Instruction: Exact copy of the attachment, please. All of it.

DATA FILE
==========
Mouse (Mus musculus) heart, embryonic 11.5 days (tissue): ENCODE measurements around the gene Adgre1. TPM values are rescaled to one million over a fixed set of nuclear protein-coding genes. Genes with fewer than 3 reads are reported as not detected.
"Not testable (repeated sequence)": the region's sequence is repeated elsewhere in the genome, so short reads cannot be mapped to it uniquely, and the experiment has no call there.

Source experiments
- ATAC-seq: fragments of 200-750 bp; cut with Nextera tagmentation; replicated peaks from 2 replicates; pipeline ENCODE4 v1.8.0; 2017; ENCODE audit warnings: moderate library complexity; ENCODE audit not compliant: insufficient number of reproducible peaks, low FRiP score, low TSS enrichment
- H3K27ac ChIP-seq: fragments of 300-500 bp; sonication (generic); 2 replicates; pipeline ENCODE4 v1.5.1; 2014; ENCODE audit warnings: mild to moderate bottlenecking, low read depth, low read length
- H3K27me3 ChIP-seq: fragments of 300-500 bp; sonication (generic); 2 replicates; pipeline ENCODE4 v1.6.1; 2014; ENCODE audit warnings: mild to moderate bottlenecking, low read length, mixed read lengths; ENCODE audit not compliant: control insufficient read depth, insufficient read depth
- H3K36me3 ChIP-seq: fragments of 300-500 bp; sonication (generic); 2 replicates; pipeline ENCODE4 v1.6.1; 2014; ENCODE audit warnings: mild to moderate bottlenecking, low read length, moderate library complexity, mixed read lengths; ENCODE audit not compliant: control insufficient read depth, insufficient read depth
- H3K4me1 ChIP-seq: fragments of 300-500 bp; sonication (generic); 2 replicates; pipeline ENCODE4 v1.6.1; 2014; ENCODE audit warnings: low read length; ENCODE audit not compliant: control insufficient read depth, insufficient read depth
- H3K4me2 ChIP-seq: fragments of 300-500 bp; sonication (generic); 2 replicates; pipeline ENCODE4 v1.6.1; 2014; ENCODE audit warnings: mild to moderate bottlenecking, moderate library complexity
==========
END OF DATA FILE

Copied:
Mouse (Mus musculus) heart, embryonic 11.5 days (tissue): ENCODE measurements around the gene Adgre1. TPM values are rescaled to one million over a fixed set of nuclear protein-coding genes. Genes with fewer than 3 reads are reported as not detected.
"Not testable (repeated sequence)": the region's sequence is repeated elsewhere in the genome, so short reads cannot be mapped to it uniquely, and the experiment has no call there.

Source experiments
- ATAC-seq: fragments of 200-750 bp; cut with Nextera tagmentation; replicated peaks from 2 replicates; pipeline ENCODE4 v1.8.0; 2017; ENCODE audit warnings: moderate library complexity; ENCODE audit not compliant: insufficient number of reproducible peaks, low FRiP score, low TSS enrichment
- H3K27ac ChIP-seq: fragments of 300-500 bp; sonication (generic); 2 replicates; pipeline ENCODE4 v1.5.1; 2014; ENCODE audit warnings: mild to moderate bottlenecking, low read depth, low read length
- H3K27me3 ChIP-seq: fragments of 300-500 bp; sonication (generic); 2 replicates; pipeline ENCODE4 v1.6.1; 2014; ENCODE audit warnings: mild to moderate bottlenecking, low read length, mixed read lengths; ENCODE audit not compliant: control insufficient read depth, insufficient read depth
- H3K36me3 ChIP-seq: fragments of 300-500 bp; sonication (generic); 2 replicates; pipeline ENCODE4 v1.6.1; 2014; ENCODE audit warnings: mild to moderate bottlenecking, low read length, moderate library complexity, mixed read lengths; ENCODE audit not compliant: control insufficient read depth, insufficient read depth
- H3K4me1 ChIP-seq: fragments of 300-500 bp; sonication (generic); 2 replicates; pipeline ENCODE4 v1.6.1; 2014; ENCODE audit warnings: low read length; ENCODE audit not compliant: control insufficient read depth, insufficient read depth
- H3K4me2 ChIP-seq: fragments of 300-500 bp; sonication (generic); 2 replicates; pipeline ENCODE4 v1.6.1; 2014; ENCODE audit warnings: mild to moderate bottlenecking, moderate library complexity